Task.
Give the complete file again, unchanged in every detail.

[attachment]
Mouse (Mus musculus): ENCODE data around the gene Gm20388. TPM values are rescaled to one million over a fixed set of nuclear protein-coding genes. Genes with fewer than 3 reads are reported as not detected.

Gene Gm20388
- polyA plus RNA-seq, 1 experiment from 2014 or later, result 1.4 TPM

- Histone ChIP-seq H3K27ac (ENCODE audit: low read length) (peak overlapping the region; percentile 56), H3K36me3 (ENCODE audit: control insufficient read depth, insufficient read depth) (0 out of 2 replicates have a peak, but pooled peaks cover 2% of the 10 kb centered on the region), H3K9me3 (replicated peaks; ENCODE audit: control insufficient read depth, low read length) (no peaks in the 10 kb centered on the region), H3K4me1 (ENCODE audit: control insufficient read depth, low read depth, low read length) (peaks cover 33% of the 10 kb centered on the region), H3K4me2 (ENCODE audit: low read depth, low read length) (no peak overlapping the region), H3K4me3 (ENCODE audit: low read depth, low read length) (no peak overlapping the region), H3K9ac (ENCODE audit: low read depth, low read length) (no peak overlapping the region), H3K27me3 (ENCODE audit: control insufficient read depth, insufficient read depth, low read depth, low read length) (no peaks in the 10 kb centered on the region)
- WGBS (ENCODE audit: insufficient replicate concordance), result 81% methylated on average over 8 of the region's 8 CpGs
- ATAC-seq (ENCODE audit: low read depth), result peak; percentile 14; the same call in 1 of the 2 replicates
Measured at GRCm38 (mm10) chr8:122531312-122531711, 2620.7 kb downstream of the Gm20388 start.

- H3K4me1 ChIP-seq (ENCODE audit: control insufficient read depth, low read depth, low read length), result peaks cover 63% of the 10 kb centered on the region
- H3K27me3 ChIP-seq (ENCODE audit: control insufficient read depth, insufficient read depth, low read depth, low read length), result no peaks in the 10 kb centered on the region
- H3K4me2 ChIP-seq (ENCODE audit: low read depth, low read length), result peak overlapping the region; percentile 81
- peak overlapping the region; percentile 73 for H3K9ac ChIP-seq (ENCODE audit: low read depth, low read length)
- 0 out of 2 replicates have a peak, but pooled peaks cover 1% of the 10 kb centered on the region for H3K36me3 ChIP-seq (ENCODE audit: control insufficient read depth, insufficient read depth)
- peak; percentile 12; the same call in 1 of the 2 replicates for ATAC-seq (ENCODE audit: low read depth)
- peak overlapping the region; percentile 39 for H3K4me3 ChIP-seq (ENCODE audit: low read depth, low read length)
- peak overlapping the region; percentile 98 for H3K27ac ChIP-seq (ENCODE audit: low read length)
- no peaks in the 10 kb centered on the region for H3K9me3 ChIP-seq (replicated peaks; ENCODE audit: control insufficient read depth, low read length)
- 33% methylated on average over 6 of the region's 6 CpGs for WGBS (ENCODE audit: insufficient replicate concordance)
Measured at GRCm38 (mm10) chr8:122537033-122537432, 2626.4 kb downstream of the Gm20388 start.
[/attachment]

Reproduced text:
Mouse (Mus musculus): ENCODE data around the gene Gm20388. TPM values are rescaled to one million over a fixed set of nuclear protein-coding genes. Genes with fewer than 3 reads are reported as not detected.

Gene Gm20388
- polyA plus RNA-seq, 1 experiment from 2014 or later, result 1.4 TPM

- Histone ChIP-seq H3K27ac (ENCODE audit: low read length) (peak overlapping the region; percentile 56), H3K36me3 (ENCODE audit: control insufficient read depth, insufficient read depth) (0 out of 2 replicates have a peak, but pooled peaks cover 2% of the 10 kb centered on the region), H3K9me3 (replicated peaks; ENCODE audit: control insufficient read depth, low read length) (no peaks in the 10 kb centered on the region), H3K4me1 (ENCODE audit: control insufficient read depth, low read depth, low read length) (peaks cover 33% of the 10 kb centered on the region), H3K4me2 (ENCODE audit: low read depth, low read length) (no peak overlapping the region), H3K4me3 (ENCODE audit: low read depth, low read length) (no peak overlapping the region), H3K9ac (ENCODE audit: low read depth, low read length) (no peak overlapping the region), H3K27me3 (ENCODE audit: control insufficient read depth, insufficient read depth, low read depth, low read length) (no peaks in the 10 kb centered on the region)
- WGBS (ENCODE audit: insufficient replicate concordance), result 81% methylated on average over 8 of the region's 8 CpGs
- ATAC-seq (ENCODE audit: low read depth), result peak; percentile 14; the same call in 1 of the 2 replicates
Measured at GRCm38 (mm10) chr8:122531312-122531711, 2620.7 kb downstream of the Gm20388 start.

- H3K4me1 ChIP-seq (ENCODE audit: control insufficient read depth, low read depth, low read length), result peaks cover 63% of the 10 kb centered on the region
- H3K27me3 ChIP-seq (ENCODE audit: control insufficient read depth, insufficient read depth, low read depth, low read length), result no peaks in the 10 kb centered on the region
- H3K4me2 ChIP-seq (ENCODE audit: low read depth, low read length), result peak overlapping the region; percentile 81
- peak overlapping the region; percentile 73 for H3K9ac ChIP-seq (ENCODE audit: low read depth, low read length)
- 0 out of 2 replicates have a peak, but pooled peaks cover 1% of the 10 kb centered on the region for H3K36me3 ChIP-seq (ENCODE audit: control insufficient read depth, insufficient read depth)
- peak; percentile 12; the same call in 1 of the 2 replicates for ATAC-seq (ENCODE audit: low read depth)
- peak overlapping the region; percentile 39 for H3K4me3 ChIP-seq (ENCODE audit: low read depth, low read length)
- peak overlapping the region; percentile 98 for H3K27ac ChIP-seq (ENCODE audit: low read length)
- no peaks in the 10 kb centered on the region for H3K9me3 ChIP-seq (replicated peaks; ENCODE audit: control insufficient read depth, low read length)
- 33% methylated on average over 6 of the region's 6 CpGs for WGBS (ENCODE audit: insufficient replicate concordance)
Measured at GRCm38 (mm10) chr8:122537033-122537432, 2626.4 kb downstream of the Gm20388 start.